The Double Entry System || Processing and Recording Business Transactions || Bcis Notes

The Double Entry System || Processing and Recording Business Transactions

The Double Entry System

The double-entry system of accounting or bookkeeping means that for every business transaction, amounts must be recorded in a minimum of two accounts. The double-entry system also requires that for all transactions, the amounts entered as debits must be equal to the amounts entered as credits. It is a system of bookkeeping where every entry to an account requires a corresponding and opposite entry to a different account. The double-entry has two equal and corresponding sides known as debit and credit. The left-hand side is debit and the right-hand side is credit. It refers to an accounting concept whereby assets = liabilities + owners’ equity. In the double-entry system, transactions are recorded in terms of debits and credits.

Debits and Credits

Debits and credits are bookkeeping entries that balance each other out. Consider that for accounting purposes, every transaction must be exchanged for something else of the exact same value. To simplify this explanation, consider that a debit entry always adds a positive number and a credit entry always adds a negative number (even though positives and negatives are not used in the actual journal entries). For placement, a debit is always positioned on the left side of an entry (see chart below). A debit increases asset or expense accounts and decreases liability, revenue, or equity accounts.

A credit is always positioned on the right side of an entry. It increases liability, revenue, or equity accounts and decreases asset or expense accounts.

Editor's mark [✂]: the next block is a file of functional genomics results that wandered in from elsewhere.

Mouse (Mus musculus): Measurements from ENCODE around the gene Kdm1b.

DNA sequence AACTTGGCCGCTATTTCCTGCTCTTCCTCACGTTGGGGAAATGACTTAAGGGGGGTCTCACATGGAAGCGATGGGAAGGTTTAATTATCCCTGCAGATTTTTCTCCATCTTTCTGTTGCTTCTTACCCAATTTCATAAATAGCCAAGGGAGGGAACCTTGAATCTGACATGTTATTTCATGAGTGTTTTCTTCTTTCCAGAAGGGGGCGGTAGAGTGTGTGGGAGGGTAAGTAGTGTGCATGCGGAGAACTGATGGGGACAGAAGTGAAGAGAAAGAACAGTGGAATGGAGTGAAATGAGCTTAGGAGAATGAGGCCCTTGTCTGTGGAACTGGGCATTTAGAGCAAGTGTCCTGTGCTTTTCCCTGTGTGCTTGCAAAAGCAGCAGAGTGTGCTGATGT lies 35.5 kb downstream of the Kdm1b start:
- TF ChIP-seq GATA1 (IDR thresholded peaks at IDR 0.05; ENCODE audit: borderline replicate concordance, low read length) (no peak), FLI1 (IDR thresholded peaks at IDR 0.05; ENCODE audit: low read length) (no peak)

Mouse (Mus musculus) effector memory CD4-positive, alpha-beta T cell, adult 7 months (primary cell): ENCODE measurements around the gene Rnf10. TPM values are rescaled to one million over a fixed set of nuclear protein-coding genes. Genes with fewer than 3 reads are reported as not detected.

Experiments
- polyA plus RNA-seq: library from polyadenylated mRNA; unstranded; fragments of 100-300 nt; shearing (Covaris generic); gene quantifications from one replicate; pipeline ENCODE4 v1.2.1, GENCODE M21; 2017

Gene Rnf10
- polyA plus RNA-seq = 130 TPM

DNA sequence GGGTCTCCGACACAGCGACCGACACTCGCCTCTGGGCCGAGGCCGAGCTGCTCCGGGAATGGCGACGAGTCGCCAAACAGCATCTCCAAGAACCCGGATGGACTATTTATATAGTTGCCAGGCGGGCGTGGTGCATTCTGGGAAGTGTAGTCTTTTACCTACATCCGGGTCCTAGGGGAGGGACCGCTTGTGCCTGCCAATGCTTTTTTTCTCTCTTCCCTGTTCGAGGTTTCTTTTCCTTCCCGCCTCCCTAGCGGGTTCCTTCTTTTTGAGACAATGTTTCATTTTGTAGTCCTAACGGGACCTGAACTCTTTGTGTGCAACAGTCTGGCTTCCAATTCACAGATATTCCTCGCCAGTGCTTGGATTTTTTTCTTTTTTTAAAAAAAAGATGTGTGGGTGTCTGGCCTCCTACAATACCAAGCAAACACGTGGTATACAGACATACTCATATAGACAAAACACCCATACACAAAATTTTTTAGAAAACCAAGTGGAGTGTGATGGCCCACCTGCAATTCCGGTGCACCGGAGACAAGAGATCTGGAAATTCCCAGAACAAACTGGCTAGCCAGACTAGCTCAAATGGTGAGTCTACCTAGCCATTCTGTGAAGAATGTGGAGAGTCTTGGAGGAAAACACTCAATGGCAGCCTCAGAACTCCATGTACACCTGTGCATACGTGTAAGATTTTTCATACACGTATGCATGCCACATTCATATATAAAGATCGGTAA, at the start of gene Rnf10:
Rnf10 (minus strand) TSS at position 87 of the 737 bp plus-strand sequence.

How Are Debits and Credits Used?

Debits and credits are used to record transactions in a company’s chart of accounts. A chart of accounts classifies income and expenses. The 5 major accounts are as follows:


Assets are items that provide future economic benefits to a company.

Examples of “Asset Account” subgroups include:

  • Cash
  • Accounts Receivable
  • Inventory
  • Prepaid Expenses
  • Property and Equipment
  • Vehicles


These are charges related to the day-to-day operation of a business.

Examples of “Expense Account” subgroups include:

  • Advertising
  • Utilities
  • Rent
  • Travel
  • Salaries


Revenue accounts are accounts related to income earned from the sale of products and services or interest from investments.

Examples of “Revenue Account” subgroups include:

  • Sales Revenue
  • Service Revenue
  • Interest Income
  • Investment Income


Liabilities are obligations that the company is required to pay, such as vendor invoices.

Examples of “Liability Account” subgroups include:

  • Accounts Payable
  • Income Tax Payable
  • Loans Payable
  • Bank Fees


These are net asset entries (or the value of a company’s non-operational assets after liabilities have been paid).

Examples of “Equity Account” subgroups include:

  • Available-For-Sale Securities
  • Stocks
  • Bonds
  • Mutual Funds
  • Real Estate
  • Pension and Retirement plans
  • Derivative Instruments
  • Debt Security

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